China’s Global Gold Supply “Game of Stones”
by C Serpa, Grams Gold China has a 4-way global gold supply domination strategy. And it’s starting to corner the market.
First, China buys physical gold in world markets, fabricates it where necessary into “good delivery” bars – in Switzerland or the Middle East – then ships the bullion, transparently through Hong Kong or Shanghai (or quietly through Beijing and other ports of entry).
Second, it keeps virtually all domestically mined gold “in house.” Third, China partners with or buys high grade, in-situ gold (and silver) projects around the globe.
“The dollar is headed toward the sacrificial altar, with a knife made of gold. Sooner or later, the central bankers will have to throw in the towel, and just let gold run.”
Most recently, China’s largest gold producer, Zinjin Mining Group, made a strategic investment in Pretium Resources’ high-grade Brucejack gold Project in northwestern British Columbia to the tune of $80 million. This latter investment will facilitate eventual construction of a 2,700 tonne-per-day underground mine.
Fourth, and virtually impossible to quantify with a reasonable level of accuracy, are China’s efforts to purchase “off the books” gold production from what are known as informa or artisanal gold miners in Africa and South America. This gold, which will never show up on an import manifest, nevertheless adds one more acquisition stream to the literal river of bullion flowing directly into the coffers of China’s golden hoard.
U.S. intelligence advisor Jim Rickards, author of The Death of Money, recounts an episode told to him by a friend who is a senior officer of a high-security transporter of physical metals who had brought gold into China at the head of an armored column, guarded by heavily-armed troops.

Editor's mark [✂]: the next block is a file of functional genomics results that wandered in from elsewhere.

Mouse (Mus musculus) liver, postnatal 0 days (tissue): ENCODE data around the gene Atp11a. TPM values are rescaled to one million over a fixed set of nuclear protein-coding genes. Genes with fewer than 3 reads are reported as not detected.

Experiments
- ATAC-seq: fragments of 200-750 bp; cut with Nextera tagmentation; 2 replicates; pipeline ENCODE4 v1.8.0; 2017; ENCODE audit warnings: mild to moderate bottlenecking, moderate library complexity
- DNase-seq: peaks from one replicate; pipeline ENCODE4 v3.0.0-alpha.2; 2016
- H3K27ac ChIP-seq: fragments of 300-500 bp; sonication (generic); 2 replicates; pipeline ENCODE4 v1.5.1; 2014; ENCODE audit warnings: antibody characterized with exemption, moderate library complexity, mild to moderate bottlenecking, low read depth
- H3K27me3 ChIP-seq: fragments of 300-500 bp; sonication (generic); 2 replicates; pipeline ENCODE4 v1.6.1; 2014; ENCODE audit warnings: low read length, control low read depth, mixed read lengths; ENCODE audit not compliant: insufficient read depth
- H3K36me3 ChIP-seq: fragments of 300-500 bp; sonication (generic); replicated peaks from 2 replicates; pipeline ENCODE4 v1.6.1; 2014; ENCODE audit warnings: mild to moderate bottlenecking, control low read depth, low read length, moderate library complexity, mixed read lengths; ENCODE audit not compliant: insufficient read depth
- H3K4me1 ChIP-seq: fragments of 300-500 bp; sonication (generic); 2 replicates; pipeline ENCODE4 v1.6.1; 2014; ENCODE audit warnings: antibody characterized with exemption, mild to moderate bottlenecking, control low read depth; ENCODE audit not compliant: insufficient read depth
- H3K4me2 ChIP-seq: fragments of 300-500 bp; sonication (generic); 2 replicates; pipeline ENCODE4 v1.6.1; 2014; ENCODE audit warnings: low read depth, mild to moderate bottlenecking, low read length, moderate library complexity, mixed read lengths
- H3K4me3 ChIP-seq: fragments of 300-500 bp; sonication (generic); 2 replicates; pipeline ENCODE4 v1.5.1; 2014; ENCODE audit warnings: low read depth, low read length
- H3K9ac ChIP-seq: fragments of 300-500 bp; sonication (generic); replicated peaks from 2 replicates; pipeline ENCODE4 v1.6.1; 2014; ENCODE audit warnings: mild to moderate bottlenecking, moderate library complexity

One of these days, at a time of its choosing, China may reveal just how much gold it does hold, alongside a possible decision to enable a newly gold-backed currency, the Yuan, to make its debut on the world’s financial stage.
Such an event would have profound implications for the primacy of the U.S. dollar, as well as America’s ability to continue running printing press deficits, long financed by Chinese purchases of U.S. debt instruments, to the tune of several trillion dollars.
China’s Undisclosed Gold Reserves:
“A dagger pointed at the heart of the dollar”
When this event takes place, it will become evident to the world’s financial players that, as Rickards so poignantly remarks, China’s true gold reserves will have become “a dagger pointed at the heart of the dollar.”
Most Westerners fail to appreciate the methodology by which China has traditionally pursued – and often successfully achieved – its geopolitical ends.
China’s strategies are oriented from the perspective of many years or even decades, unlike Western governments, who often judge success or failure based upon quarterly or annual progress reports.
They are not likely to be concerned if the Pascua Lama project is not in production 10 years from now. They know that the gold – and silver is in the ground, so it’s just a question of when – not if – they can acquire a substantial amount, adding it to their continually-growing stash.
Some Westerners are familiar with a Japanese board game of strategy called “Go.” Few know that this game actually originated in China more than 2,500 years ago. Though the two player game has fairly simple rules, the number of possible games is several times that of chess. The objective is to outmaneuver the opponent, surrounding the largest area of the board with one’s own stones.